Margaret Atwood Margaret Atwood is an acclaimed poet, novelist, and short story writer. With such a variety of works in different types of writing, it is difficult to grasp every aspect of Atwood's purpose of writing. A comparative analysis of Rape Fantasies reveals the Atwood's writing is varied in many ways yet soundly consistent especially when comparing a particular set of writing such as a group of her other short stories. Atwood's background plays a large part in her writing. Atwood was born in Ottawa, Canada in 1913. Her father was an entomologist, so she spent much of her childhood in the wilderness and other various urban places around Canada. Throughout her life, she lived in numer ...
    Related: atwood, margaret, margaret atwood, men and women, literary criticism
  • Margaret Atwood - 1,415 words
    ... ome another one of the social problems that they face by getting a conversation going with someone who is intending on raping you. Atwood appears to be making a comment on the strength of women and how she thinks that a society could be changed just by talking. The subject matter of "Rape Fantasies" is parallel with that of her other works. The most important factor is the relationships between male and female. The female relationships in "Fantasies" are very close. Atwood makes the women seem like they have a tight enough bond to be talking about rape together, yet they do not know each other well enough that they will not talk behind the others back. The flow of conversation that Atwoo ...
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  • Margaret Atwood - 1,217 words
    Margaret Atwood Margaret Atwood is a widely recognized literary figure, especially known for her themes of feminism. Her novels, including Alias Grace and The Handmaid's Tale are widely known for their feminist subject matter, and one finds the same powerful themes within her poetry. Judy Klemesrud, in her article for The New York Times, once made the wise acknowledgement that "People follow her on the streets and in stores, seeking autographs and wanting to discuss the characters in her novels- most of whom are intelligent, self-absorbed modern women searching for identity. These women also suffer greatly, and as a result, some Canadian critics have dubbed her 'the high priestess of angst'" ...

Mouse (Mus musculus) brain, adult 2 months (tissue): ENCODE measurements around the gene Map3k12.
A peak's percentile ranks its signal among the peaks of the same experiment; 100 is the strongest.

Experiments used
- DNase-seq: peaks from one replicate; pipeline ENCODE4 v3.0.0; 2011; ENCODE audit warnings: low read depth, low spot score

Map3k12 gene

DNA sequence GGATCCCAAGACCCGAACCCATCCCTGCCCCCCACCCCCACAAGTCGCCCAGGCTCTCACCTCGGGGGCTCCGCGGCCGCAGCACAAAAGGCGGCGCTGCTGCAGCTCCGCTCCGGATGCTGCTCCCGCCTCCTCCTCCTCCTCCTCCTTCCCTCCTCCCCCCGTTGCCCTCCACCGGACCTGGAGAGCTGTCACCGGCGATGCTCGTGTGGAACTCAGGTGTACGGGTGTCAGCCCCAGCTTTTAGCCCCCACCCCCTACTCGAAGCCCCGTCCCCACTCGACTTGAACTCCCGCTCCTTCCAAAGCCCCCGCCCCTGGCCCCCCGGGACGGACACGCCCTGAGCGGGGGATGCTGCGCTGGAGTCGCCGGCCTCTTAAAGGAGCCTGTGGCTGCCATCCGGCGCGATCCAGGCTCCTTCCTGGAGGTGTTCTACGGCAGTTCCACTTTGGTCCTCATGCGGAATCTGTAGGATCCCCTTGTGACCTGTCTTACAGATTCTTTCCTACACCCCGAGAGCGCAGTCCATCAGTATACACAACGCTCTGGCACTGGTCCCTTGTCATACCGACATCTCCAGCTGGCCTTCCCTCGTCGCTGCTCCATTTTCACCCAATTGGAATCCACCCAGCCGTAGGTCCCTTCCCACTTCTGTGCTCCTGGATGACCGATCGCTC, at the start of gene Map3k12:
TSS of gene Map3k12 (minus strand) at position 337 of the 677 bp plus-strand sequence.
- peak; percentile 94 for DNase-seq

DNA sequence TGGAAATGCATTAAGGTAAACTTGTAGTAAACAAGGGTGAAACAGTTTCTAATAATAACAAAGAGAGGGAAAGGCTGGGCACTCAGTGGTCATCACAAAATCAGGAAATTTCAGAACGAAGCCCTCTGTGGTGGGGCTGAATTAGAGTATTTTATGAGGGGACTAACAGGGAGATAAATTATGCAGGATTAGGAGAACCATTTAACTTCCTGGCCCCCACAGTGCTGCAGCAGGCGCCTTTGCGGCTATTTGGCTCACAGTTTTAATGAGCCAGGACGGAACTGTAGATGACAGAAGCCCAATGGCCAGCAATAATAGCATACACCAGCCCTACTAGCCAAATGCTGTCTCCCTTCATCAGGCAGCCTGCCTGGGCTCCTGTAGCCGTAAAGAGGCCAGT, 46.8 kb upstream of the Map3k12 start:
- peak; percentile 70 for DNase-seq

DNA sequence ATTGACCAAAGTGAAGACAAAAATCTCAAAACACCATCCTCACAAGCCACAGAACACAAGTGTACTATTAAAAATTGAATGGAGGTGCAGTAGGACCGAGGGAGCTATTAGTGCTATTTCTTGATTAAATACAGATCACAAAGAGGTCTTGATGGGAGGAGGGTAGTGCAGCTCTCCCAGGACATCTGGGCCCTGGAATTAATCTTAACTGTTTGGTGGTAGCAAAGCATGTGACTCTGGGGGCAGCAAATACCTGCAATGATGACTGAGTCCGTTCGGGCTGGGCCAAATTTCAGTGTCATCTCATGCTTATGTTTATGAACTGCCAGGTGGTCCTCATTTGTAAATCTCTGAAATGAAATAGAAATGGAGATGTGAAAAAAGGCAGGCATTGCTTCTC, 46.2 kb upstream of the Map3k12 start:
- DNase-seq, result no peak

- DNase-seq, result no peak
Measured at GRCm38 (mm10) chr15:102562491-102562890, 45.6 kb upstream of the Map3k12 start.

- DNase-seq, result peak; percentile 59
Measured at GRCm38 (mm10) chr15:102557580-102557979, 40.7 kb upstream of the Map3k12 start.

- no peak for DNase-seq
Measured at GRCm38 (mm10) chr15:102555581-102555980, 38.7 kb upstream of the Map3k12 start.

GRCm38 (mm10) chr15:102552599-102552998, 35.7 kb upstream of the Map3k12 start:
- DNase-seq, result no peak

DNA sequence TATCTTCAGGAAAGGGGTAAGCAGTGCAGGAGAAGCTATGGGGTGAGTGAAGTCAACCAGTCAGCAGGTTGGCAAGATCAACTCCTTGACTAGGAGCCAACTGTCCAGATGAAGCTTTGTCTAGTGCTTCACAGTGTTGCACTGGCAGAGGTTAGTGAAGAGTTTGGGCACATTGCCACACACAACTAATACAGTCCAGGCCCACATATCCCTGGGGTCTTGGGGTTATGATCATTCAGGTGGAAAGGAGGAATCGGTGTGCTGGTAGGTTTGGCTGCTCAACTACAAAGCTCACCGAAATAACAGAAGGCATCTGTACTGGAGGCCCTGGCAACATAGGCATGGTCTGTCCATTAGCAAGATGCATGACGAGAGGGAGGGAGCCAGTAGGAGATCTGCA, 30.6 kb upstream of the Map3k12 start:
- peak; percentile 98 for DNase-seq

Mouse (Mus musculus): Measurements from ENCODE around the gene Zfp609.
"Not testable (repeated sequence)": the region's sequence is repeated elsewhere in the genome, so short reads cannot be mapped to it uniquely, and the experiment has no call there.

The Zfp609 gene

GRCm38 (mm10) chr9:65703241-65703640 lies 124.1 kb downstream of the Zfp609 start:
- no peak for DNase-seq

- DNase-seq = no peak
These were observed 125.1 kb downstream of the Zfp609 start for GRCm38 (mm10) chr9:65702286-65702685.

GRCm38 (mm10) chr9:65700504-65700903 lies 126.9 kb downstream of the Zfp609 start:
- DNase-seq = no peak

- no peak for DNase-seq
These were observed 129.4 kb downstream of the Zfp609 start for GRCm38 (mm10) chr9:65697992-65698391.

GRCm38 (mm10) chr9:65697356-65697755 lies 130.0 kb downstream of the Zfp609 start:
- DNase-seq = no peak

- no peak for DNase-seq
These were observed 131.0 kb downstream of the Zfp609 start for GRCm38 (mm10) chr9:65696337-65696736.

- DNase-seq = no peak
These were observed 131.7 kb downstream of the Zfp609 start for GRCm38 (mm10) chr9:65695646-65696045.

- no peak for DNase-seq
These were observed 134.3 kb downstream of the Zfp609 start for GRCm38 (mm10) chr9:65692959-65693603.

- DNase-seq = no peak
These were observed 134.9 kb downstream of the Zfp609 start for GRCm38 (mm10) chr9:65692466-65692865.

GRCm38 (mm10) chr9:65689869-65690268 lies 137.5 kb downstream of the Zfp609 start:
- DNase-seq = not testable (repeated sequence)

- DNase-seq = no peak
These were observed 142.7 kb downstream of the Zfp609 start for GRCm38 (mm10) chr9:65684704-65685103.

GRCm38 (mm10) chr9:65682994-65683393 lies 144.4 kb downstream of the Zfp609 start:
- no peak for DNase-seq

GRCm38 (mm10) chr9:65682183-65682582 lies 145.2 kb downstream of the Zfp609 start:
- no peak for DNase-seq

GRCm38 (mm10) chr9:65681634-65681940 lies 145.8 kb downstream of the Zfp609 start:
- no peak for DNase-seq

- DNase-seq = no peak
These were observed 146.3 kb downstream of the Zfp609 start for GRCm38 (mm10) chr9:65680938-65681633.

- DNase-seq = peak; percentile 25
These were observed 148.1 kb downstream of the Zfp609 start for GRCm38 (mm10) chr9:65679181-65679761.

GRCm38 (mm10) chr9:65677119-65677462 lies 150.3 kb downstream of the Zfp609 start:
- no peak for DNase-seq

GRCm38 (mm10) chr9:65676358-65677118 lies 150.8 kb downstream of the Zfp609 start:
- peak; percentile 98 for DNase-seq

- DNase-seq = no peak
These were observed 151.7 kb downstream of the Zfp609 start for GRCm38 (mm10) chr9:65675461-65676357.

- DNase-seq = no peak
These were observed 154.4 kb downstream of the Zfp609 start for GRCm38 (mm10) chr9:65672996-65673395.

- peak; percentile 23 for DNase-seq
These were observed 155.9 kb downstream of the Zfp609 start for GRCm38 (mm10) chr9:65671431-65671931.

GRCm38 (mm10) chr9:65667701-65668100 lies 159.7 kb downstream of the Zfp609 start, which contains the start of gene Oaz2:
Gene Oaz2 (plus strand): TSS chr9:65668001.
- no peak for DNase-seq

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  • Margaret Atwood - 1,198 words
    ... vement which rejects love and men and all things traditional. Atwood's first few lines reduce the word "love" to an object of convenience. Her words are highly discouraging, as "love" is merely something sold for commercial value ("add lace on it . . .") and cutesy magazine advertisements "There are whole/ magazines with not much in them/ but the word love, you can/ rub it all over your body and you/ can cook with it too"(802). Again, here we see a bit more of the feminist theme we've come to expect from Margaret Atwood. She expertly mocks the type of women's literature that provides its reader's with mushy romance, heavy perfumes, and cooking recipes. Yet, as before, it is important to ...
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  • Margaret Atwood - 1,248 words
    Margaret Atwood "There is so much silence between the words..." SOCI 4019 September 29, 1999. An Overview of Works, Styles, and Themes Margaret Atwood has written a great number of novels and other forms of literature. The major press editions are as follows: ~ WORKS~ Poetry 1964, The Cirle Game 1968, The Animals in That Country 1970, The Journals of Susanna Moodie 1970, Procedures for Underground 1971, Power Politics 1974, You are Happy 1978, Selected Poems 1978, Two-Headed Poems 1981, True Stories 1984, Interlunar 1987, Selected Poems II: Poems Selected and New, 1976-1986 1990, Selected Poems 1966-1975 1995, Morning in the Burned House Short Fiction 1977, "Dancing Girls" 198 ...
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  • Margaret Bourkewhite - 1,760 words
    Margaret Bourke-White Margaret Bourke-White was born on June 14th, 1904, in the Bronx, New York. Her father, Joseph White, was an inventor and engineer, and her mother, Minnie Bourke, was forward thinking woman, especially for the early 1900's. When Margaret was very young, the family moved to a rural suburb in New Jersey, so that Joseph could be closer to his job. Margaret, along with her sister Ruth, were taught from an early age by their mother. Her mother was strict in monitoring their outside influences, limiting everything from fried foods to funny papers. When Margaret was eight, her father took her inside a foundry to watch the manufacture of printing presses. While in the foundry, s ...
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  • Margaret Mead Was A Great Scientist, Explorer, Writer, And Teacher, Who Educated The Human Race In Many Different Ways In The - 333 words
    Margaret Mead was a great scientist, explorer, writer, and teacher, who educated the human race in many different ways. In the next few paragraphs I will discuss the different ways Margaret Mead, Anthropologist, effected our society. Margaret Mead was born in Philadelphia on December 16, 1901, and was educated at Barnard College and at Columbia University. In 1926 she became assistant curator of ethnology at the American Museum of Natural History in New York City, and she served as associate curator and as curator. She was director of research in contemporary cultures at Columbia University from 1948 to 1950 and professor of anthropology there after 1954. Participating in several field exped ...